The containment vessel is a heavily reinforced barrier that surrounds the reactor's core and provides another layer of protection against the release of radioactive material.
Because the containment structure remains intact, "we believe that the risk that large amounts of radioactive materials have been dispersed is low," said Edano said.
The Unit No. 3 reactor is one of six reactors at the Fukushima Daichi plant about 150 miles north of Tokyo. A similar explosion occurred on Saturday at Unit No. 1, and did release some radioactive material.
"We expect an increase in radiation levels similar to the one that followed the hydrogen explosion that occurred in the Unit 1 reactor," Edano said.
Officials say radiation has also been released by periodic venting of steam from the cores of reactors 1 and 3. Late Monday, TEPCO announced additional problems at Unit 2 with its steam vent, causing the water levels inside the reactor to drop again.
Source Of Blasts
Some workers at the plant have been exposed to worrisome levels of radiation. But Edamo said the radiation releases so far should not endanger the public.
Both blasts were blamed on explosive hydrogen gas coming from the reactor cores.
Hydrogen can be produced when a reactor's core overheats, damaging the zirconium tubes that hold the nuclear fuel.
"The fact that they had a hydrogen explosion tells you there was a lot more hydrogen available than there should have been," said Dale Klein, the former chairman of the Nuclear Regulatory Commission and an associate director of Energy Institute at the University of Texas at Austin.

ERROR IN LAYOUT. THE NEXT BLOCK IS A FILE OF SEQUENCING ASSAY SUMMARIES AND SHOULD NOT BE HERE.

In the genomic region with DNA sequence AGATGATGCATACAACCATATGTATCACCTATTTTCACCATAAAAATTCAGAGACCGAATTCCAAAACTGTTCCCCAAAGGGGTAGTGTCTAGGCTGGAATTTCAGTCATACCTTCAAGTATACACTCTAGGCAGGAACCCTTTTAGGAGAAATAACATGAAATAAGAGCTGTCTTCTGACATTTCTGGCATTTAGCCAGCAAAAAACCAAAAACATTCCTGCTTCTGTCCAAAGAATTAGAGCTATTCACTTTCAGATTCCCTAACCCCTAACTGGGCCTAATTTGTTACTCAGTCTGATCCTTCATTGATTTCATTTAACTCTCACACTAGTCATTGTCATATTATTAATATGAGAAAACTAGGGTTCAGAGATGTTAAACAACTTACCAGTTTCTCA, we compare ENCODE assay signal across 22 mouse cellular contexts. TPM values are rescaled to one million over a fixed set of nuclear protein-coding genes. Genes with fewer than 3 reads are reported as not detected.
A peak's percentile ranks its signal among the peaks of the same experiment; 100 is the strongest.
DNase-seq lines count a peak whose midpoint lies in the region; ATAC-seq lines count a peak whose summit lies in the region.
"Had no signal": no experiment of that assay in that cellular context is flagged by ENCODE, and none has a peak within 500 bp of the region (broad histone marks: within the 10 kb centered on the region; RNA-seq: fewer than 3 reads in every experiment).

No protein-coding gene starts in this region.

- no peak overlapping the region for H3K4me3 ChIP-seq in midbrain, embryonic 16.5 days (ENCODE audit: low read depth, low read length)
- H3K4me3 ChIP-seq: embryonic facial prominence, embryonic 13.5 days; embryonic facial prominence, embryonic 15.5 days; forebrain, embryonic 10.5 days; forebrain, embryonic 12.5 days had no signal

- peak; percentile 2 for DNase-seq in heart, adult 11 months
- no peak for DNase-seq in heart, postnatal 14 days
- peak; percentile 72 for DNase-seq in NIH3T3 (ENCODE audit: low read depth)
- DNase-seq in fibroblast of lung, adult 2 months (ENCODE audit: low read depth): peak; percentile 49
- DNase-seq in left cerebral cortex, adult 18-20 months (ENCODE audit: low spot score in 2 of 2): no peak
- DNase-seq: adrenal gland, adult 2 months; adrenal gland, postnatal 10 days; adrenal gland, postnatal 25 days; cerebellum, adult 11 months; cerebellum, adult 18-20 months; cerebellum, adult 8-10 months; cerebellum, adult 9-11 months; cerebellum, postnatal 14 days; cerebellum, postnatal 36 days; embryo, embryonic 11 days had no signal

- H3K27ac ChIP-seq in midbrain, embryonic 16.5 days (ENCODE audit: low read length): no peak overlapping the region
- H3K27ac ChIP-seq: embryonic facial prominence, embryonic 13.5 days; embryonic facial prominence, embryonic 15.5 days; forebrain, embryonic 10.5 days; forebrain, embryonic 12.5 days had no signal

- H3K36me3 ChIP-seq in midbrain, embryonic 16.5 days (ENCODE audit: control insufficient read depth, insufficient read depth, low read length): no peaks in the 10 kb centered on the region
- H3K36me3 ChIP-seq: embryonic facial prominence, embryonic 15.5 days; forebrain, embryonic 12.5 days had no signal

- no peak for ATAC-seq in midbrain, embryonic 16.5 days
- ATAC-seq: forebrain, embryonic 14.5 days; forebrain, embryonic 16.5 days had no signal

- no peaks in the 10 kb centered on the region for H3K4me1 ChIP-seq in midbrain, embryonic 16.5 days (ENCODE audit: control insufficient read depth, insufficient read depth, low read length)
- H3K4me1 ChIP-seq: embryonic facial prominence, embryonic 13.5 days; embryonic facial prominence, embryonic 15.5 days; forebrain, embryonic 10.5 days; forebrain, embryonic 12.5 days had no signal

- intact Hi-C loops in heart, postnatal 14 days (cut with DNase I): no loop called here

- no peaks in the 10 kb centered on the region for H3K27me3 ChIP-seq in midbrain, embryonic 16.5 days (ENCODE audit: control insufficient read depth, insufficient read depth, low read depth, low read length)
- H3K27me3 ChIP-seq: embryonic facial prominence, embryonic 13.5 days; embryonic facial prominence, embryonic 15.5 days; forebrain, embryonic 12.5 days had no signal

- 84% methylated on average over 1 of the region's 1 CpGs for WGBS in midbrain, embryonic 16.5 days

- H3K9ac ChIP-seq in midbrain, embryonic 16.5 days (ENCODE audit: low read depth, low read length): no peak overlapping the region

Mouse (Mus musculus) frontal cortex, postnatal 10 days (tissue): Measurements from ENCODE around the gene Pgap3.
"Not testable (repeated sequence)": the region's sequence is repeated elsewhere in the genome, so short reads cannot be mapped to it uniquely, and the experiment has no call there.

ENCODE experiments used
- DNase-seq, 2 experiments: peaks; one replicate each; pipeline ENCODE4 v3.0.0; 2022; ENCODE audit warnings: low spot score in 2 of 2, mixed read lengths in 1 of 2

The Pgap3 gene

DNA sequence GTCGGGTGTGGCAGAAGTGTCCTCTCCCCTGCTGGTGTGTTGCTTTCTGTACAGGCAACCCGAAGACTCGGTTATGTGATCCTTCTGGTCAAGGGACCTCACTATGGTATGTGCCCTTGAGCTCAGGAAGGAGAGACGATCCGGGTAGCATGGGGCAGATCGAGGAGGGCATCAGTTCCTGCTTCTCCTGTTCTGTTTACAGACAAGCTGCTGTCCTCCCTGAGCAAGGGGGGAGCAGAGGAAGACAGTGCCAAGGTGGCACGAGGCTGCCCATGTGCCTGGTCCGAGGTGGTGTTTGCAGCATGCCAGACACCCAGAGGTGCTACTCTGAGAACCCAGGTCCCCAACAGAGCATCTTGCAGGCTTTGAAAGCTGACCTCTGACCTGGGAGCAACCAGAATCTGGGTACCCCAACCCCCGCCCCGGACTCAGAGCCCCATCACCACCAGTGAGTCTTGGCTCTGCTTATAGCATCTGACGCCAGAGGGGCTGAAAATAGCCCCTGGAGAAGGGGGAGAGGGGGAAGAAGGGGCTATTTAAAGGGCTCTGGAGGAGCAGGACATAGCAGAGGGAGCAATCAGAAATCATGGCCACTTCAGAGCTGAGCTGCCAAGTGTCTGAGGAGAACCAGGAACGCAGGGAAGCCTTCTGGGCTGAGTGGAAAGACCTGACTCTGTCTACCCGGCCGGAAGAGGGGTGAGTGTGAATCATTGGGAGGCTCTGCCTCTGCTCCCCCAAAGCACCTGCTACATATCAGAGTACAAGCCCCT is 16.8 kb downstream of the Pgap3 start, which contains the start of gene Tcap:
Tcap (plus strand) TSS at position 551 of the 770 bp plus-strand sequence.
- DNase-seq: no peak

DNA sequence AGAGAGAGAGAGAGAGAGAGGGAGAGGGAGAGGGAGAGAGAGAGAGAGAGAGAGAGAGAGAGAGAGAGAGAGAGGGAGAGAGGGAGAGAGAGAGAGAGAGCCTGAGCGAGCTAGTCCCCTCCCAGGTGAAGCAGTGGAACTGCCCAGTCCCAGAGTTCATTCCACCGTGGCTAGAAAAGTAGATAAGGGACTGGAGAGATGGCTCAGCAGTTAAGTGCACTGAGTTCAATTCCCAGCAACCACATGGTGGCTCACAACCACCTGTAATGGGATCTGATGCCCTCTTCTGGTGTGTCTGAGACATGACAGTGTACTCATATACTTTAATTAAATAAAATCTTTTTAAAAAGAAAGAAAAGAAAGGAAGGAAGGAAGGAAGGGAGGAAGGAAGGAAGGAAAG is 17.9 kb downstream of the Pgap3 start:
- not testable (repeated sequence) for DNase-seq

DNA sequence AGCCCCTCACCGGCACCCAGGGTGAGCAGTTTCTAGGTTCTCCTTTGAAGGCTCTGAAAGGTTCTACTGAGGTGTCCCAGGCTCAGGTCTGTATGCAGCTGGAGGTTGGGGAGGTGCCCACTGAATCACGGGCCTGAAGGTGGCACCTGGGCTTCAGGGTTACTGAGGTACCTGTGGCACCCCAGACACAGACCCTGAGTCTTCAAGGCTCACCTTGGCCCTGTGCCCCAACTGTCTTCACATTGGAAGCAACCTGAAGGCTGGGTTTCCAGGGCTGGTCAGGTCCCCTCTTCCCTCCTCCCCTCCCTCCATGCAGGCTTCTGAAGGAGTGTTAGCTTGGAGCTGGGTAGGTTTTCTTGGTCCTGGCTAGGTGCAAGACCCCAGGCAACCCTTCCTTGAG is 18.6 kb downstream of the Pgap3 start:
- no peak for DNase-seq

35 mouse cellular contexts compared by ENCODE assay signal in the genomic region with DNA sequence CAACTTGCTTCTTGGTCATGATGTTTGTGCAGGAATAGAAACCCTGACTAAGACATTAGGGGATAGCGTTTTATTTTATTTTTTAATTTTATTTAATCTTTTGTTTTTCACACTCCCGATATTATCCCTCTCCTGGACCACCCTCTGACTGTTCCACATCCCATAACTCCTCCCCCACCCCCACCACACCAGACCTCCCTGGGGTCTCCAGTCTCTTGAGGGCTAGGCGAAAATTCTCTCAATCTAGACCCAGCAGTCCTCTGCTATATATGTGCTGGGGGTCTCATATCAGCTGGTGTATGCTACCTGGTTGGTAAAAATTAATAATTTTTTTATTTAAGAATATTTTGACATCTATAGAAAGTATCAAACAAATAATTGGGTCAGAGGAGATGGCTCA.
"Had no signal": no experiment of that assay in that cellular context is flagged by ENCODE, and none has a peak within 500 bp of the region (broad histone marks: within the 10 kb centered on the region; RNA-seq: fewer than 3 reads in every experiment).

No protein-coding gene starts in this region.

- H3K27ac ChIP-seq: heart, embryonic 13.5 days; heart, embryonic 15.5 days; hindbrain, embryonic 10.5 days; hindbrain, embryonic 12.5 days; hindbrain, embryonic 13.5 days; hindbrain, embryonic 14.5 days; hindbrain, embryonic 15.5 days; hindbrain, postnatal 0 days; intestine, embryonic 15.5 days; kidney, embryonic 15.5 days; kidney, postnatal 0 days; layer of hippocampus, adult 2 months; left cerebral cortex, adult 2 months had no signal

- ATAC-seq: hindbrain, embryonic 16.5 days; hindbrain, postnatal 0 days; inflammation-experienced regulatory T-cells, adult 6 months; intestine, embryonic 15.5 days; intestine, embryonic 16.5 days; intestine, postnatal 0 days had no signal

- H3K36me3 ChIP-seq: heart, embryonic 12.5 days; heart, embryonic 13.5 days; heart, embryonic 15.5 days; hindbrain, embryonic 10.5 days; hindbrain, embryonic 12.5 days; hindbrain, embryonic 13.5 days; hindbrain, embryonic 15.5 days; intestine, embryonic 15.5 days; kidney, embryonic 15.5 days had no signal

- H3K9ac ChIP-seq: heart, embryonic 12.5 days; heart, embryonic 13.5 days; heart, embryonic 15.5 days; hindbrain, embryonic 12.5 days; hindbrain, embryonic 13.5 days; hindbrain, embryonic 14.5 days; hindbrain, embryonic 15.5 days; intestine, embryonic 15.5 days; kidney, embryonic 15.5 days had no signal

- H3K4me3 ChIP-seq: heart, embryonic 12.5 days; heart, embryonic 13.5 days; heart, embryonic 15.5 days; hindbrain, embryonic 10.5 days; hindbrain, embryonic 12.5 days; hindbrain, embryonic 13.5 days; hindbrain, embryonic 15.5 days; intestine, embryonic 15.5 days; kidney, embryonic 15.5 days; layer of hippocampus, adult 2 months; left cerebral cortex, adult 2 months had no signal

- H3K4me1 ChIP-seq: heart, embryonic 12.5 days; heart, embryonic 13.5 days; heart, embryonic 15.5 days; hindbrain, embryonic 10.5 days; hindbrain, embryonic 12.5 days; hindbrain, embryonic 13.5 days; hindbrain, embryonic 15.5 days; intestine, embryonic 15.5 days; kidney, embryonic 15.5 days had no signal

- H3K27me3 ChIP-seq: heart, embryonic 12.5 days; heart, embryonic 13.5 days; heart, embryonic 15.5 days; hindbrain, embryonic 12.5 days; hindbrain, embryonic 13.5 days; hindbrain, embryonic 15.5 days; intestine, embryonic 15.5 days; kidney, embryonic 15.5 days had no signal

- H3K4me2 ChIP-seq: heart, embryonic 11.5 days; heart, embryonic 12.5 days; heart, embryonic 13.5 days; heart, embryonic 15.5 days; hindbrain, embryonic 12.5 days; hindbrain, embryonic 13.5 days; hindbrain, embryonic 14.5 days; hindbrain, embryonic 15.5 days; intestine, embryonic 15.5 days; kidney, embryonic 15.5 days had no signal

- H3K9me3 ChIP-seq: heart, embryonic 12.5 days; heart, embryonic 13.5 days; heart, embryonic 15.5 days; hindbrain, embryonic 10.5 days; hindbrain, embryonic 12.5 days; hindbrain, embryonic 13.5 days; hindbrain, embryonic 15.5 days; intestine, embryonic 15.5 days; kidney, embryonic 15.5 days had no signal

"The hydrogen is usually generated when the zirconium cladding (on the fuel rods) interacts with steam and releases hydrogen," Klein told NPR.
If some of the rods are damaged and are falling apart, experts say the radioactive fuel pellets inside them could reach the bottom of the reactor vessel, where they would decay, heat up and melt further. Eventually, Klein says, a "molten mixture" could burn through the containment vessel.
"That containment would not survive very long and would result in a very large release of radioactivity, extremely hazardous and probably result in more evacuation," said Klein.
But Japanese officials have not detailed how many of the rods may be damaged at any of the reactors, and they may not be able to check.
The events at Fukushima have drawn increasing concern from the international community, including the United Nations' nuclear watchdog, the International Atomic Energy Agency.
"The Japanese authorities are working as hard as they can, under extremely difficult circumstances, to stabilise the nuclear power plants and ensure safety," Yukiya Amano, the head of IAEA, said in a statement to IAEA member states in Vienna.
The U.S. Agency for International Development has dispatched a team to Tokyo, which is currently providing technical assistance to the Japanese. Another government agency, the U.S. Nuclear Regulatory Commission, said it was considering sending its own experts as well.